“We had to get better at our basic skills,” Bustin said. “Just really hone in to make them second nature at this level and at this speed, and then also making sure that our hockey IQ improves, like understanding the game better, critical moments in the match, recognizing when we have to step up and what the solutions are in those moments.” 

That process was kickstarted by two exhibition matches against VCU and North Carolina August 17 and August 20, respectively. Duke was ranked 20th amongst the crowd in preseason polling, and after a disappointing finish last season, the Blue Devils have a chance to start fresh and prove their doubters wrong. Bustin said that the exhibition matches were really to “test how far we've come in recognizing the phases of the game and what decisions we're going to make in different situations of the game.” 

There are a number of returning players to the team this season providing added experience and leadership, coupled with fresh faces including four first-years and a graduate transfer. This combination can allow for new growth this season for Duke.

“We have a lot of talent from the top of the roster to A to Z,” Bustin said, “So, how we're going to manage that, it's going to be a fun challenge for the coaches in a good way.”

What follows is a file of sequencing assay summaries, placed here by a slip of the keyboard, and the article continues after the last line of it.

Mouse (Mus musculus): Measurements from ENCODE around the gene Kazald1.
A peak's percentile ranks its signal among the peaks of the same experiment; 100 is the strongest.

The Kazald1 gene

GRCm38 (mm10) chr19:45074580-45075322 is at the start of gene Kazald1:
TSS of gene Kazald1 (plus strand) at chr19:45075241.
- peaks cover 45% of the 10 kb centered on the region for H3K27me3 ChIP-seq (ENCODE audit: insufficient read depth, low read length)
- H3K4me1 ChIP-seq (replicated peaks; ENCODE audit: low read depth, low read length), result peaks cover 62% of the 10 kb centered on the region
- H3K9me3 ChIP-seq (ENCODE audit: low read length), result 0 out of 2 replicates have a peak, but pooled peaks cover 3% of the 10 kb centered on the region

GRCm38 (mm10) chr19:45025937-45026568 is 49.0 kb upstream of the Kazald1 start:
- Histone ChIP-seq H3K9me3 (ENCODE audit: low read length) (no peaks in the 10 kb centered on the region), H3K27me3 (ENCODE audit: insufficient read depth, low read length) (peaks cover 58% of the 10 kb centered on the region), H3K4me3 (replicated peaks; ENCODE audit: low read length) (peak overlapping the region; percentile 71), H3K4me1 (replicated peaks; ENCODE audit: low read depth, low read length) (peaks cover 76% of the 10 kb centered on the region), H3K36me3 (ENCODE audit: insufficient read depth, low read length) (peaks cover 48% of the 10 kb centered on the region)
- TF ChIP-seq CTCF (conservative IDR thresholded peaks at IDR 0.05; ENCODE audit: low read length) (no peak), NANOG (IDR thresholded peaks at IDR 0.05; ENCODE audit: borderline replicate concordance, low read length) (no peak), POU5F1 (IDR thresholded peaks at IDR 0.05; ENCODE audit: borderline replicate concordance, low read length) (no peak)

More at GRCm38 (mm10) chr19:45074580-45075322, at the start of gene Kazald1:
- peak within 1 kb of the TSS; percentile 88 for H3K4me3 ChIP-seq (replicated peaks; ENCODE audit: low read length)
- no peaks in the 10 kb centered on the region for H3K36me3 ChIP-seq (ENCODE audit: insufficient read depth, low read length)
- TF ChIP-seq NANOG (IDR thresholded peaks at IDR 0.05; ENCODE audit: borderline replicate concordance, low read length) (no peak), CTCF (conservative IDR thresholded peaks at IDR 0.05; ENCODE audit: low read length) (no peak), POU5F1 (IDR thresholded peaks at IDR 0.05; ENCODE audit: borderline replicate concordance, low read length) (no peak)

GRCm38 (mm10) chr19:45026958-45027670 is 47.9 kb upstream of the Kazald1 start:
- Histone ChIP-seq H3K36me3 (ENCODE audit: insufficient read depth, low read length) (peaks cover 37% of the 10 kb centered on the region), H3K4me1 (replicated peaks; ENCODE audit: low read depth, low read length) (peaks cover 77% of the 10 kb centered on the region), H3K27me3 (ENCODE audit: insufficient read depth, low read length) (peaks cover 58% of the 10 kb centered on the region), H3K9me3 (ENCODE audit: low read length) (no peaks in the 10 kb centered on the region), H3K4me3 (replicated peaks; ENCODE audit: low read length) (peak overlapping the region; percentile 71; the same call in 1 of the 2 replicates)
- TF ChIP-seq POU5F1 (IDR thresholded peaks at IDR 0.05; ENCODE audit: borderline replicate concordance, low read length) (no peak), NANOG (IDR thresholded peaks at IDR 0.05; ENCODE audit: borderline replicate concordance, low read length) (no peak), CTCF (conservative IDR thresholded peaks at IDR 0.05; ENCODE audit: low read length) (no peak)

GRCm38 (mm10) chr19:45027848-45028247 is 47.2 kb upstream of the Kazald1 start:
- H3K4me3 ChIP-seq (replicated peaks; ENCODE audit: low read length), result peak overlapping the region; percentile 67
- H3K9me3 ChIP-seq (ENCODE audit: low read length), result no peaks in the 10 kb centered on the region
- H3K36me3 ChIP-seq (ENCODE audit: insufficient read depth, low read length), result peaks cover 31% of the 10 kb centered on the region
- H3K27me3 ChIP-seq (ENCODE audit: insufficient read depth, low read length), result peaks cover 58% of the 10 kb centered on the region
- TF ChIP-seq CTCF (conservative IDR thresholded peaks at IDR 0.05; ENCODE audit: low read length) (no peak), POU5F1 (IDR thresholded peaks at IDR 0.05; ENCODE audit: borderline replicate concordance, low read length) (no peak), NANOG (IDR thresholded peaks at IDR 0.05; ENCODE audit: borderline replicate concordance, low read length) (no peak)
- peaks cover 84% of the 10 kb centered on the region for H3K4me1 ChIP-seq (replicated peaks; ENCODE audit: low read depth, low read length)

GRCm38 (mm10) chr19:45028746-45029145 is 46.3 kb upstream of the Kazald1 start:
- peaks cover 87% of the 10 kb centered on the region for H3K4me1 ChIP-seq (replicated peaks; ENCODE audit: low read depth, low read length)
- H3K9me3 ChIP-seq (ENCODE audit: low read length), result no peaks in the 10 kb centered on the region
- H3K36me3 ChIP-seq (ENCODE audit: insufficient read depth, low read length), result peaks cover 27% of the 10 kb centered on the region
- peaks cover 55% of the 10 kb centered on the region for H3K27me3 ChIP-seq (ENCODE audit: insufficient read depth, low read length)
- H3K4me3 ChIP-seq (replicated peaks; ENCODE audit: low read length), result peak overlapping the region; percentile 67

-Suresh Kannoth

Cross Country

2022 was a season of great promise with middling results for the Blue Devils. After a difficult 2021 season, expectations were high for the women’s team thanks to the addition of freshman Dalia Frias and transfer Ashlyn Ramos. Meanwhile, the men’s team added several first-years and returned many of its top seven runners, including senior Zach Kinne and graduate student Chris Theodore.

But while the women’s team saw strong improvement from the previous season, both teams finished in seventh place at the ACC Championships and fifth at the NCAA Regional, short of earning a bid to NCAA Nationals. One bright spot was the addition of Dutch signee Amina Maatoug, who became the women’s team’s breakout star. Her performance in the Southeast Regional earned a spot in the NCAA Championship, where she finished in 28th place. 

“She is on a mission this year,” head coach Angela Reckart told The Chronicle, remarking that Maatoug had gained valuable racing experience during the year and while competing at the European U23 championships, where she received a bronze medal.

This season, Duke heads into an ACC cross country landscape just as tough as the previous season. 

“We’re very realistic with the depths of the conference and our region,” Reckart. “I think finishing even just [as] a top-five program in the ACC would be a significant jump for us … but we’re putting in the work to ensure that we can achieve what we want to achieve, which is being at the [NCAA Championships] and having both teams there.”

With key runners on both teams like Frias, Ramos, Kinne and Theodore having departed, the team will look to both its returning veterans and its new slate of exciting freshmen. With these factors in play, Duke hopes to return both its teams to the NCAA Championships for the first time in three years. -Tyler Walley